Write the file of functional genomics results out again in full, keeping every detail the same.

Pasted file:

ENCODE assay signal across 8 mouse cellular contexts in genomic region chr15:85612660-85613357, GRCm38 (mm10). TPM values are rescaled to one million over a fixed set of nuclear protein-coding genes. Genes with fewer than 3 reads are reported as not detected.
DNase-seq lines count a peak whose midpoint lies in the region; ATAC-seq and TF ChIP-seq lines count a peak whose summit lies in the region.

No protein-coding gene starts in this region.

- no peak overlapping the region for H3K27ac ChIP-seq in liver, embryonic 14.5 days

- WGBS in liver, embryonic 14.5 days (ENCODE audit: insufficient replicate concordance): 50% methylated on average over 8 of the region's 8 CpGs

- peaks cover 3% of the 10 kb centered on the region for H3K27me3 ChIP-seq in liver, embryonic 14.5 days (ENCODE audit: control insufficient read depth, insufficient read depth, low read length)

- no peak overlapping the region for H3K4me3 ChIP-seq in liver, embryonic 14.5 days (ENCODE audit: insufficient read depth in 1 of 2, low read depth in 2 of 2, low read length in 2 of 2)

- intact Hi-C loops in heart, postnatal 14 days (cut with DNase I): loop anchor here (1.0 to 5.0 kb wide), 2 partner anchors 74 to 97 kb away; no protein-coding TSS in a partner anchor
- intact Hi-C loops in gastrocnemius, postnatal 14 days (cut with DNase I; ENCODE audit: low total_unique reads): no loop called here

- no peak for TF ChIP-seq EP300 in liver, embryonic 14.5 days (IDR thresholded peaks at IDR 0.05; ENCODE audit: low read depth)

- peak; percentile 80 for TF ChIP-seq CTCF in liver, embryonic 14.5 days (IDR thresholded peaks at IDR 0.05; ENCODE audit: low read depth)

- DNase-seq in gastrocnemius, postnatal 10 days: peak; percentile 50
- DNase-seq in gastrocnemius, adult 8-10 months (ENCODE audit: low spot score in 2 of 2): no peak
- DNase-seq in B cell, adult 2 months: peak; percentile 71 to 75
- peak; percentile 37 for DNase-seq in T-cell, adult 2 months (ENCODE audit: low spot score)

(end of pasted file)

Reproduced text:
ENCODE assay signal across 8 mouse cellular contexts in genomic region chr15:85612660-85613357, GRCm38 (mm10). TPM values are rescaled to one million over a fixed set of nuclear protein-coding genes. Genes with fewer than 3 reads are reported as not detected.
DNase-seq lines count a peak whose midpoint lies in the region; ATAC-seq and TF ChIP-seq lines count a peak whose summit lies in the region.

No protein-coding gene starts in this region.

- no peak overlapping the region for H3K27ac ChIP-seq in liver, embryonic 14.5 days

- WGBS in liver, embryonic 14.5 days (ENCODE audit: insufficient replicate concordance): 50% methylated on average over 8 of the region's 8 CpGs

- peaks cover 3% of the 10 kb centered on the region for H3K27me3 ChIP-seq in liver, embryonic 14.5 days (ENCODE audit: control insufficient read depth, insufficient read depth, low read length)

- no peak overlapping the region for H3K4me3 ChIP-seq in liver, embryonic 14.5 days (ENCODE audit: insufficient read depth in 1 of 2, low read depth in 2 of 2, low read length in 2 of 2)

- intact Hi-C loops in heart, postnatal 14 days (cut with DNase I): loop anchor here (1.0 to 5.0 kb wide), 2 partner anchors 74 to 97 kb away; no protein-coding TSS in a partner anchor
- intact Hi-C loops in gastrocnemius, postnatal 14 days (cut with DNase I; ENCODE audit: low total_unique reads): no loop called here

- no peak for TF ChIP-seq EP300 in liver, embryonic 14.5 days (IDR thresholded peaks at IDR 0.05; ENCODE audit: low read depth)

- peak; percentile 80 for TF ChIP-seq CTCF in liver, embryonic 14.5 days (IDR thresholded peaks at IDR 0.05; ENCODE audit: low read depth)

- DNase-seq in gastrocnemius, postnatal 10 days: peak; percentile 50
- DNase-seq in gastrocnemius, adult 8-10 months (ENCODE audit: low spot score in 2 of 2): no peak
- DNase-seq in B cell, adult 2 months: peak; percentile 71 to 75
- peak; percentile 37 for DNase-seq in T-cell, adult 2 months (ENCODE audit: low spot score)